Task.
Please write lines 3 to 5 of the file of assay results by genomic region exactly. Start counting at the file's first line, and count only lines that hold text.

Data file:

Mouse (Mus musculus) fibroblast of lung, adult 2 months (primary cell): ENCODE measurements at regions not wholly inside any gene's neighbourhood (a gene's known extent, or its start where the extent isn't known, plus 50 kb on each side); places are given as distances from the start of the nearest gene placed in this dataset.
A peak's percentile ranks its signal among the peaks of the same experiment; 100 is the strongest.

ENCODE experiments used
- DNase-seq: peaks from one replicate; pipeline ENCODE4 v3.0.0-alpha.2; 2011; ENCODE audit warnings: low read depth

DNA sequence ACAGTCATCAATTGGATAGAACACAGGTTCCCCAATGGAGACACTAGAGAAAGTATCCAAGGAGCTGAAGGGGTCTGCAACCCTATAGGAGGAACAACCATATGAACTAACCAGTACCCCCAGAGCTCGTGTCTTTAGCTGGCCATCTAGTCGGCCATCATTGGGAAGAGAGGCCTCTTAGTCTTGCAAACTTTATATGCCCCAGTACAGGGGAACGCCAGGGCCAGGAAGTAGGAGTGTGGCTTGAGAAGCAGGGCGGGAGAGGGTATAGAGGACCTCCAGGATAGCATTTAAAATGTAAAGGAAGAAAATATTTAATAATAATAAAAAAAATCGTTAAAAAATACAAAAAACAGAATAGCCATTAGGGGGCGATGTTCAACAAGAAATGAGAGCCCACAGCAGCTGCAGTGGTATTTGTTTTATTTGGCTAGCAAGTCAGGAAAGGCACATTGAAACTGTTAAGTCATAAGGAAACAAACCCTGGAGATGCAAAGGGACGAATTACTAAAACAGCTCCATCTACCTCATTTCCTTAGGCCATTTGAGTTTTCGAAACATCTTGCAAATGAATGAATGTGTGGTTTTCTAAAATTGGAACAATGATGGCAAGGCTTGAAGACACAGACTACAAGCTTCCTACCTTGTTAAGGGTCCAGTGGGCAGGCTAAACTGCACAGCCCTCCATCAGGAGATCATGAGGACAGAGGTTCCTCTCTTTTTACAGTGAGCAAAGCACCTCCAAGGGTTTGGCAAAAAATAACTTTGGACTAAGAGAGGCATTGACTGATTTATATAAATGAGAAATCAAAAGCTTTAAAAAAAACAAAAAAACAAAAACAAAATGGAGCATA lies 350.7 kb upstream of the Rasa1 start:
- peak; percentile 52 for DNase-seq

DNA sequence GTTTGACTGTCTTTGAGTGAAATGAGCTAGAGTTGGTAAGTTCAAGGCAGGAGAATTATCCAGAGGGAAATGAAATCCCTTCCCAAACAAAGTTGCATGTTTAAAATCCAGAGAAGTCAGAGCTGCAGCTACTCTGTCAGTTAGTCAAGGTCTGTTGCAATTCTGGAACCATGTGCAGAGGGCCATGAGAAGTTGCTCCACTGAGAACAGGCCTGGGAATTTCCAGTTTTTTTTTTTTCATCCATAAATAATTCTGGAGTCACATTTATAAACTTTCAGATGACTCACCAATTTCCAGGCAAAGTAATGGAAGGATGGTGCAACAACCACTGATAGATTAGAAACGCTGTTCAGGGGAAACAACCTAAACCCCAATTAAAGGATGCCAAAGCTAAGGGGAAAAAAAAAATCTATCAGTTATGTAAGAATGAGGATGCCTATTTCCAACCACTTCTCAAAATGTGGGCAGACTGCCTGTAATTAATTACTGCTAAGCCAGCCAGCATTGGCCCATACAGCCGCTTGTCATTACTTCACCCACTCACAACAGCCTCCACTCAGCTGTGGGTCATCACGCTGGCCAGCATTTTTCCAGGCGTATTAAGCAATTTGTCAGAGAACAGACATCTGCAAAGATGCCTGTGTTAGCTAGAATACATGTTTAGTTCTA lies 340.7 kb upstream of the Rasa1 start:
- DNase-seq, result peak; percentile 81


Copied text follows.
ENCODE experiments used
- DNase-seq: peaks from one replicate; pipeline ENCODE4 v3.0.0-alpha.2; 2011; ENCODE audit warnings: low read depth

DNA sequence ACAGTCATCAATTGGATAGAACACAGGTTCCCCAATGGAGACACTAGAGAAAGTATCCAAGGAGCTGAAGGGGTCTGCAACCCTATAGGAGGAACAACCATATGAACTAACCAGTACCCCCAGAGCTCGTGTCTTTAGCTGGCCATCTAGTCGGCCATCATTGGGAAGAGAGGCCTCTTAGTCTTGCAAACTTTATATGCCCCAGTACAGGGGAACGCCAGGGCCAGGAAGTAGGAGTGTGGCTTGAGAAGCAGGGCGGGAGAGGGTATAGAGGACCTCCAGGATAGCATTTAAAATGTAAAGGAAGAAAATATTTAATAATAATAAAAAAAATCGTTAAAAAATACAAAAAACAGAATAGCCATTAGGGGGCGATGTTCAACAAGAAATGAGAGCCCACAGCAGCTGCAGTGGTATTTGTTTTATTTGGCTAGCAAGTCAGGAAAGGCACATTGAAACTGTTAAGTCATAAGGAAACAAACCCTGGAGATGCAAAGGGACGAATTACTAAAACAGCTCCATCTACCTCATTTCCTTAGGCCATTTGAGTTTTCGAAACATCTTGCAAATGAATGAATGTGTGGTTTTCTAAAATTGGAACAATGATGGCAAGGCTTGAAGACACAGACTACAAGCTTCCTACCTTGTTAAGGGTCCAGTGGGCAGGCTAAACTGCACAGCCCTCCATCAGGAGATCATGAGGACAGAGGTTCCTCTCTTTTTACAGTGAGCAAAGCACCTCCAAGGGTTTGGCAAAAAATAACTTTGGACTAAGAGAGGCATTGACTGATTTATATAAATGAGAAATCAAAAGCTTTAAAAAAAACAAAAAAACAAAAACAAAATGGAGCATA lies 350.7 kb upstream of the Rasa1 start: